This article was originally published in 2019.
The climate of North American cities will change to that of areas hundreds of miles to the south, a study reports — and it’ll happen within a single generation.
In a bid to make people understand just how dire of a problem climate change is, a team of researchers developed an interactive app to showcase expected future conditions in every US city just one generation down the line. The app ties each city with a different location, whose current climate reflects what’s in store for the future.
“Under current high emissions the average urban dweller is going to have to drive more than 500 miles to the south to find a climate like that expected in their home city by 2080,” said study author Matt Fitzpatrick of the University of Maryland Center for Environmental Science.
“Not only is climate changing, but climates that don’t presently exist in North America will be prevalent in a lot of urban areas.”
The team looked at 540 urban areas — encompassing about 250 million people — in the United States and Canada. They mapped the similarities between predicted future climates for cities in these areas and contemporary climate conditions in the western hemisphere north of the equator. They used 12 climate indicators, including minimum and maximum temperatures, as well as precipitation levels during each season.
Climate differences were analyzed under two emission scenarios: unmitigated emissions (RCP8.5), and mitigated emissions (RCP4.5). The first scenario is the most likely given current policies and the rate of global action on the matter, the team writes. The second one assumes policies meant to limit emissions, such as the Paris Agreement, put in place and enforced.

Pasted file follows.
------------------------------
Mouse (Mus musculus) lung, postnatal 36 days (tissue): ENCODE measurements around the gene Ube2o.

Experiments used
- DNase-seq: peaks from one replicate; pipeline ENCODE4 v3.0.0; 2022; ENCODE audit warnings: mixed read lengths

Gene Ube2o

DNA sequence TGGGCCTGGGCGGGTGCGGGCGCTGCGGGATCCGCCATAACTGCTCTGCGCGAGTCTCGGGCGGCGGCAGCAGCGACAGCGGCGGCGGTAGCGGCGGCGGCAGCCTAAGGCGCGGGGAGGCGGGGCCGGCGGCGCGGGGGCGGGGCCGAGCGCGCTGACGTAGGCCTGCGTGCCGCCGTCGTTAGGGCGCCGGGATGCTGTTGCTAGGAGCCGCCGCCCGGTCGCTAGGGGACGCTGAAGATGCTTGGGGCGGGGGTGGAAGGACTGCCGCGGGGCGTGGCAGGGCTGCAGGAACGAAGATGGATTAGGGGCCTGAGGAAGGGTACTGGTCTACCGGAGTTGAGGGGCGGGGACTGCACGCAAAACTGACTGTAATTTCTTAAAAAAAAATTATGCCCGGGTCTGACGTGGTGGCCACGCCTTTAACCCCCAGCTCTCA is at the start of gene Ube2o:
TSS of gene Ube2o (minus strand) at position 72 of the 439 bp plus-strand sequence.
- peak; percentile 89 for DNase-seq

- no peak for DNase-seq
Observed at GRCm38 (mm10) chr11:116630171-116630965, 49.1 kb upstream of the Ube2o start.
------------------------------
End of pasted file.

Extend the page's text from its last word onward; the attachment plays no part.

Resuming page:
By the 2080s, the study found, climate across North America’s urban areas will be substantially different — even if we place and enforce limits on emissions. In many areas, conditions will mirror climates that aren’t, today, seen anywhere north of the equator in the western hemisphere. If today’s emission patterns continue unaltered throughout the century, these areas will resemble, on average, climate conditions seen today 500 miles to their south.
Nearly all urban areas in the eastern US, including Boston, New York, and Philadelphia, will become most similar to contemporary climates to the south and southwest. Most urban areas in the central and western U.S. will become similar to contemporary climates found to the south or southeast, the team predicts. All in all, America’s cities will largely resemble the humid subtropical climates typical seen parts of the Midwest or southeastern U.S. today, being wetter and warmer throughout the year.
Unless measures are taken to curb emissions, the team explains, Washington, D.C. will feel more like northern Mississippi. Eastern states will increasingly resemble the deserts of California. The climate in San Francisco will have very little different from today’s Los Angeles, while New York will feel like northern Arkansas.
“Within the lifetime of children living today, the climate of many regions is projected to change from the familiar to conditions unlike those experienced in the same place by their parents, grandparents, or perhaps any generation in millennia,” said Fitzpatrick.
“Many cities could experience climates with no modern equivalent in North America.”
To help people get a better idea of just what these changes would feel like, the team turned to climate-analog mapping. This technique involves matching the expected future climate in one location to the current climate of another. They set up an app you can use to link your city to familiar locations which you can check out here.
“We can use this technique to translate a future forecast into something we can better conceptualize and link to our own experiences,” said Fitzpatrick. “It’s my hope that people have that ‘wow’ moment, and it sinks in for the first time the scale of the changes we’re expecting in a single generation.”
The paper “Contemporary climatic analogs for 540 North American urban areas in the late 21st century” has been published in the journal Nature.